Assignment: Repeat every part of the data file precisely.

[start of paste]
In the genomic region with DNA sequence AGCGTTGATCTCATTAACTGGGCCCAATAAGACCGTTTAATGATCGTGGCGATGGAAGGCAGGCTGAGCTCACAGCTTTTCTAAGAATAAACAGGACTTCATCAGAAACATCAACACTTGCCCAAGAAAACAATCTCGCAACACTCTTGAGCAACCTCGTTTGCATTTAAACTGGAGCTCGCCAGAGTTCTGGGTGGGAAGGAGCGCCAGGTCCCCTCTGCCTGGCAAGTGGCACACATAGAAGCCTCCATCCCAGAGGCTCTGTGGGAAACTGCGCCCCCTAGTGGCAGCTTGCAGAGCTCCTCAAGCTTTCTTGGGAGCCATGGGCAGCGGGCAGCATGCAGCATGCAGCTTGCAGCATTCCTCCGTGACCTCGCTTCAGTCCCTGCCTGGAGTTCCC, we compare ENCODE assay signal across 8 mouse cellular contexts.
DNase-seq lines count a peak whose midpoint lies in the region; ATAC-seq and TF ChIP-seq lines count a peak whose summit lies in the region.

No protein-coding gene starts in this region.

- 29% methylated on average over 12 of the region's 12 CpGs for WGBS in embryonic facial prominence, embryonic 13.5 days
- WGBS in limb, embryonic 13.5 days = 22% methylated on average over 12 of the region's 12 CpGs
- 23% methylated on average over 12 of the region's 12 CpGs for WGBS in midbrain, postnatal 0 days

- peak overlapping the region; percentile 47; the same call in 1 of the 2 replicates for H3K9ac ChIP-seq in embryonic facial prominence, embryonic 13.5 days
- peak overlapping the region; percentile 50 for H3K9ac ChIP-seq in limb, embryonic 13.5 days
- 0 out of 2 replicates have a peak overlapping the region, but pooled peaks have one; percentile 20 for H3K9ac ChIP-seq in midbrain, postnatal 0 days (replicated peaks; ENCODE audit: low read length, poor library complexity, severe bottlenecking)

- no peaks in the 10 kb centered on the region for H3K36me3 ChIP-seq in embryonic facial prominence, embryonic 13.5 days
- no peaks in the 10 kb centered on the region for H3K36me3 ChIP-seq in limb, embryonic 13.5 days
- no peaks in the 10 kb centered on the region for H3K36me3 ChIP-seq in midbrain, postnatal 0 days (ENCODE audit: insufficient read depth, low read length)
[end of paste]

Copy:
In the genomic region with DNA sequence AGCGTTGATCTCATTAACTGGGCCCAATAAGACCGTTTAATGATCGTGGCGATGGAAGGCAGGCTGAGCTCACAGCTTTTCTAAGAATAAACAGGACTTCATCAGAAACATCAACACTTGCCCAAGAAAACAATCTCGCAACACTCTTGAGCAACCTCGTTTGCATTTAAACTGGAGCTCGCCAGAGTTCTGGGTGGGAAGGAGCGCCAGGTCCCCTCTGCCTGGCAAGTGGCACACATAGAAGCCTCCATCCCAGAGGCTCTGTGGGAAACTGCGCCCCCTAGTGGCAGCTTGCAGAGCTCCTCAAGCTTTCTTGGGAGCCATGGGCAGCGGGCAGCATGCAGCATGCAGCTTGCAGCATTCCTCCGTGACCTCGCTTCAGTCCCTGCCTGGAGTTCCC, we compare ENCODE assay signal across 8 mouse cellular contexts.
DNase-seq lines count a peak whose midpoint lies in the region; ATAC-seq and TF ChIP-seq lines count a peak whose summit lies in the region.

No protein-coding gene starts in this region.

- 29% methylated on average over 12 of the region's 12 CpGs for WGBS in embryonic facial prominence, embryonic 13.5 days
- WGBS in limb, embryonic 13.5 days = 22% methylated on average over 12 of the region's 12 CpGs
- 23% methylated on average over 12 of the region's 12 CpGs for WGBS in midbrain, postnatal 0 days

- peak overlapping the region; percentile 47; the same call in 1 of the 2 replicates for H3K9ac ChIP-seq in embryonic facial prominence, embryonic 13.5 days
- peak overlapping the region; percentile 50 for H3K9ac ChIP-seq in limb, embryonic 13.5 days
- 0 out of 2 replicates have a peak overlapping the region, but pooled peaks have one; percentile 20 for H3K9ac ChIP-seq in midbrain, postnatal 0 days (replicated peaks; ENCODE audit: low read length, poor library complexity, severe bottlenecking)

- no peaks in the 10 kb centered on the region for H3K36me3 ChIP-seq in embryonic facial prominence, embryonic 13.5 days
- no peaks in the 10 kb centered on the region for H3K36me3 ChIP-seq in limb, embryonic 13.5 days
- no peaks in the 10 kb centered on the region for H3K36me3 ChIP-seq in midbrain, postnatal 0 days (ENCODE audit: insufficient read depth, low read length)